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Office of the Press Secretary

For Immediate Release May 20, 1997




Two statistics sum up both the challenge and the promise of today's dynamic global economy: 95 percent of the world's consumers live outside the United States, and U.S. exports generated more than $830 billion in sales in 1996. The theme of this year's World Trade Week, "Make Locally, Sell Globally," exhorts American businesses to take advantage of the enormous commercial potential of the international marketplace, and we are poised to do so.

Over the past 4 years, trade has spurred more than a quarter of our overall domestic economic growth. During this period, the United States under the leadership of the Office of the U.S. Trade Representative signed more than 200 new trade agreements and is once again the world's leading exporter. In recent months, we have concluded historic agreements in the World Trade Organization that opened up the world telecommunications services market to U.S. firms. We also have negotiated a pact that will eliminate tariffs on information technology products by the year 2000. Together, these agreements offer American business better access to markets representing more than $1 trillion in goods and services and are models for further market-opening initiatives.

The North American Free Trade Agreement (NAFTA) has not only increased trade with our member partners to a level of $425 billion annually, but also has provided greater stability to the global economy. We are committed to building on this success by achieving a Free Trade Area of the Americas, and we look toward a comprehensive trade agreement with Chile as the next concrete step in this direction.

Selling globally also requires vigorous trade enforcement efforts, such as those we initiated recently by improving the protection of intellectual property rights in China and some 20 other countries around the world. Our ongoing efforts to eliminate trade barriers in Asia have already paid dividends -- for example, U.S. exports to Japan have grown by more than 40 percent since 1993. We will also continue to strictly enforce existing trade laws to ensure that imported goods in U.S. markets do not enjoy an unfair advantage over those produced by U.S. companies and workers.

We are committed to helping all U.S. businesses continue to succeed -- not only by opening markets, but also by assisting U.S. exporters. My Administration, through the efforts of the Trade Promotion Coordinating Committee, has developed a National Export Strategy to help small- and medium-size companies sell globally to realize their export potential. Our nationwide network of U.S. Export Assistance Centers combines under one roof the services of the Department of Commerce, the Small Business Administration, the U.S. Export-Import Bank, and other agencies to improve business access to trade information and financing. Over the past 4 years, this network has more than doubled the amount of export sales it facilitates. Our finance agencies, the U.S. Export-Import Bank, the Overseas Private Investment Corporation, and the Trade and Development Agency, also help American businesses compete on a level playing field in this increasingly competitive world economy.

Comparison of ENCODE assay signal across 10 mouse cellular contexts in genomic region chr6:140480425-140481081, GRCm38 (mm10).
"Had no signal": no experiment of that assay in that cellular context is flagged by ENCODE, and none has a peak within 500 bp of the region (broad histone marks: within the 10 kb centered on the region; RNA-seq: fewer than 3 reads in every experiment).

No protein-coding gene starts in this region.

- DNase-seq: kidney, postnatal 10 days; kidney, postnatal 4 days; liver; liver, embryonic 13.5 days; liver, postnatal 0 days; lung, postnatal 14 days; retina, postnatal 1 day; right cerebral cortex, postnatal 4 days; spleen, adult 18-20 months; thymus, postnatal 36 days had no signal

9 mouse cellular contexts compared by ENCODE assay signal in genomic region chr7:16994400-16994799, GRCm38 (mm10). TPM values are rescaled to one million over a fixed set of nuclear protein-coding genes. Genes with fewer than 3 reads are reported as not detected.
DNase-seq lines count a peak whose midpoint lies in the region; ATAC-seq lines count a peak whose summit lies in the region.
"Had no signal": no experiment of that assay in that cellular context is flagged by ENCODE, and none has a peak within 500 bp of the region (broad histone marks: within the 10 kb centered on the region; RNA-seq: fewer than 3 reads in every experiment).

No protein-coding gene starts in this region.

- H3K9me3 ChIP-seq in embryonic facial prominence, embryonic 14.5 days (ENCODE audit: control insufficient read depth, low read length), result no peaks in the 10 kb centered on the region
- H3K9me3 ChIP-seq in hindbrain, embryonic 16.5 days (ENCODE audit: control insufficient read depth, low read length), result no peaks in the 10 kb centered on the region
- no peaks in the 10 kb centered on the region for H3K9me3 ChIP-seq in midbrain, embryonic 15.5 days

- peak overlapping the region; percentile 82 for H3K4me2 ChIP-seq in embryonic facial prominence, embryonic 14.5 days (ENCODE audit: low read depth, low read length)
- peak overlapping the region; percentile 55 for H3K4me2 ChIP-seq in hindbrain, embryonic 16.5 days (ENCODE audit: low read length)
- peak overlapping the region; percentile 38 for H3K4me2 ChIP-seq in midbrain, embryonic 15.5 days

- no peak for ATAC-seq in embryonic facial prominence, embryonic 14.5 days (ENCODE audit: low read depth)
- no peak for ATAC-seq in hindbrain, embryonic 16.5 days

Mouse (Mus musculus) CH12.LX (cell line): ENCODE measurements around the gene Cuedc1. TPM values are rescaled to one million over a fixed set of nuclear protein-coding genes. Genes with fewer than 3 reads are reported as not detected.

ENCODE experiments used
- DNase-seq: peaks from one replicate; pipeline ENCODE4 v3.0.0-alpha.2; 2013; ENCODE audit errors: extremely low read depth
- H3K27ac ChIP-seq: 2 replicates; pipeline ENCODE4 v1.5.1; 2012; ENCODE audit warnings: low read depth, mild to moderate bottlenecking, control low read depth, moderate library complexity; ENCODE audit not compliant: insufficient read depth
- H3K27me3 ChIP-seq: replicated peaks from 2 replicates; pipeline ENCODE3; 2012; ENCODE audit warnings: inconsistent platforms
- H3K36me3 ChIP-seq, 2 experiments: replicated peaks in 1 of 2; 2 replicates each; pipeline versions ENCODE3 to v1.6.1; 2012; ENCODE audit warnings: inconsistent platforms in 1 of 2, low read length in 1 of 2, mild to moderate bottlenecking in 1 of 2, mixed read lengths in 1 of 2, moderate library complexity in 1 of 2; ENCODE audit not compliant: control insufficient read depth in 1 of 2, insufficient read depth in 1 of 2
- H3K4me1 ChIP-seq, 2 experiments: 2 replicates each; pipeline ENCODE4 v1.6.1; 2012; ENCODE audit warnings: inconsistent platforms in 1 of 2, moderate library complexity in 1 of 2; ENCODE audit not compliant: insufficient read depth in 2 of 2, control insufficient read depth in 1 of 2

We can be proud of this record of achievement, but we must build on it. Fair trade and open markets create stable economies in which democracy can take root and flourish. The United States alone has the legacy, the resources, and the responsibility to lead the world in this endeavor, and we must continue to do so.

As we observe World Trade Week, 1997, I am confident that, working together, we can sustain America's leadership in the global economy, generate millions of new jobs, and improve the quality of life for all our people.

NOW, THEREFORE, I, WILLIAM J. CLINTON, President of the United States of America, by virtue of the authority vested in me by the Constitution and laws of the United States, do hereby proclaim May 18 through May 24, 1997, as World Trade Week. I invite the people of the United States to observe this week with ceremonies, activities, and programs that celebrate the potential of international trade.

IN WITNESS WHEREOF, I have hereunto set my hand this nineteenth day of May, in the year of our Lord nineteen hundred and ninety-seven, and of the Independence of the United States of America the two hundred and twenty-first.


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